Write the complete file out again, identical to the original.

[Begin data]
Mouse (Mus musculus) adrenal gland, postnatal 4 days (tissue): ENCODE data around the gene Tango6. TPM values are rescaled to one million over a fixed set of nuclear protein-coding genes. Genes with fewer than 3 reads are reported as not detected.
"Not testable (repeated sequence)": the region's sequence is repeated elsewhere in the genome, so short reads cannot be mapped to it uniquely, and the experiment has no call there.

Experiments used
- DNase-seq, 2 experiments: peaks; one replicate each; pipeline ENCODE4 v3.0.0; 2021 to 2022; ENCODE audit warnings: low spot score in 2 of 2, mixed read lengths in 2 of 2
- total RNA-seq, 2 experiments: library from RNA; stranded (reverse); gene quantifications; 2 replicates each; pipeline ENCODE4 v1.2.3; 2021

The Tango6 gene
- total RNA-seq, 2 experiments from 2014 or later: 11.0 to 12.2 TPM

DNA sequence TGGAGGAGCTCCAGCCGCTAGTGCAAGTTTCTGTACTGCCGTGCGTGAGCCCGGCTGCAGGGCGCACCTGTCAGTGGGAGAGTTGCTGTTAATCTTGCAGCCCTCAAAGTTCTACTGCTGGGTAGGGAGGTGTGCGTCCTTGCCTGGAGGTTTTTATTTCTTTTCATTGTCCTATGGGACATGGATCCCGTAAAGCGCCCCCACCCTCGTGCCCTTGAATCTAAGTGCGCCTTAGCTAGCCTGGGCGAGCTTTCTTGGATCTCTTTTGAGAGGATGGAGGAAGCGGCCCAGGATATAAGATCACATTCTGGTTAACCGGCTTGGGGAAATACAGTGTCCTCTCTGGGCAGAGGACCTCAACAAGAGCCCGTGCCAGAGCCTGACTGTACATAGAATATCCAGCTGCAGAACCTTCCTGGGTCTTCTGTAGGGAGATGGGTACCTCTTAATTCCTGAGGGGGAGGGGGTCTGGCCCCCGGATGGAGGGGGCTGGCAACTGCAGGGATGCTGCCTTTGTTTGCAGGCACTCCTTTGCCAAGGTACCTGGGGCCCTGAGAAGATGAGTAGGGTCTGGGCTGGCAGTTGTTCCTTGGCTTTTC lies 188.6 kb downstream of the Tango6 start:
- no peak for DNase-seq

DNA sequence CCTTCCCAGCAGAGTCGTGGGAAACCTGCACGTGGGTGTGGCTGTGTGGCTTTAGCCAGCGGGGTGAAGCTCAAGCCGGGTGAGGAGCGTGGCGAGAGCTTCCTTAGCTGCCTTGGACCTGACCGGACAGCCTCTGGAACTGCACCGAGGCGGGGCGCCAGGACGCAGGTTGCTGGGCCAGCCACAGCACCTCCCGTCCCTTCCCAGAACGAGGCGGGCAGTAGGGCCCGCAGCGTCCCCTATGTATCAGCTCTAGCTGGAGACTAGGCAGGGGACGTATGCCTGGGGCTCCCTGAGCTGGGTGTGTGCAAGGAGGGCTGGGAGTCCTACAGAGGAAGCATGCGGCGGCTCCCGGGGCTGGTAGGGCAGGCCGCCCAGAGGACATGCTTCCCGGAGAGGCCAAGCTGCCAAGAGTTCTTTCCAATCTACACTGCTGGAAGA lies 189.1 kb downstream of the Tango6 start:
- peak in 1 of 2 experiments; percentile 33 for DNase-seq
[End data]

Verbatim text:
Mouse (Mus musculus) adrenal gland, postnatal 4 days (tissue): ENCODE data around the gene Tango6. TPM values are rescaled to one million over a fixed set of nuclear protein-coding genes. Genes with fewer than 3 reads are reported as not detected.
"Not testable (repeated sequence)": the region's sequence is repeated elsewhere in the genome, so short reads cannot be mapped to it uniquely, and the experiment has no call there.

Experiments used
- DNase-seq, 2 experiments: peaks; one replicate each; pipeline ENCODE4 v3.0.0; 2021 to 2022; ENCODE audit warnings: low spot score in 2 of 2, mixed read lengths in 2 of 2
- total RNA-seq, 2 experiments: library from RNA; stranded (reverse); gene quantifications; 2 replicates each; pipeline ENCODE4 v1.2.3; 2021

The Tango6 gene
- total RNA-seq, 2 experiments from 2014 or later: 11.0 to 12.2 TPM

DNA sequence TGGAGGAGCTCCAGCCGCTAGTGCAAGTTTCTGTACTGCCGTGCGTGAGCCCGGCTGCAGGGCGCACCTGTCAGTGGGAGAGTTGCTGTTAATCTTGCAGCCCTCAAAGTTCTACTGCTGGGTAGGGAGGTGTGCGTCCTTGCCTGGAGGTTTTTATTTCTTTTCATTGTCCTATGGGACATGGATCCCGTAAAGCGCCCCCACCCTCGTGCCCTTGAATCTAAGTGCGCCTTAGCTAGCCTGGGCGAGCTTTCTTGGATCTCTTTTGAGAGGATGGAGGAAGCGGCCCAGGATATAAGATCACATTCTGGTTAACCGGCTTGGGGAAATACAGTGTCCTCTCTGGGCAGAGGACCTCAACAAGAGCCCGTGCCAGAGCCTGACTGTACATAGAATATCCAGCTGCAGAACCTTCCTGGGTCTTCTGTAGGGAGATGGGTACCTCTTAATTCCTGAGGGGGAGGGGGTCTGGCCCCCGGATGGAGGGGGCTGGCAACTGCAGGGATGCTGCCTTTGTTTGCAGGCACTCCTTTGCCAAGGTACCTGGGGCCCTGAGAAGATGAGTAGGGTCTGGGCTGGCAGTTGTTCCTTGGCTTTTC lies 188.6 kb downstream of the Tango6 start:
- no peak for DNase-seq

DNA sequence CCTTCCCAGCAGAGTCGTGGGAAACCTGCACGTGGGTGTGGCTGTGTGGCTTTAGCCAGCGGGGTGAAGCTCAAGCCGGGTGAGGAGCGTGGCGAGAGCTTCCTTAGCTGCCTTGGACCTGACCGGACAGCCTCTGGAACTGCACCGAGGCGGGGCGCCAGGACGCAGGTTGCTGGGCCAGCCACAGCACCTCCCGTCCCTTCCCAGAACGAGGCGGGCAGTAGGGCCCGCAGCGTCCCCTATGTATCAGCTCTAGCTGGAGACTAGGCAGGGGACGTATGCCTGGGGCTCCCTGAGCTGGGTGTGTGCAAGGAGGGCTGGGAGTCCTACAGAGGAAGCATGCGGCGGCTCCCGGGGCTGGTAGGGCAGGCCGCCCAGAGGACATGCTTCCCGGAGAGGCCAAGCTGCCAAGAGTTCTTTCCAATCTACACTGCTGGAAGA lies 189.1 kb downstream of the Tango6 start:
- peak in 1 of 2 experiments; percentile 33 for DNase-seq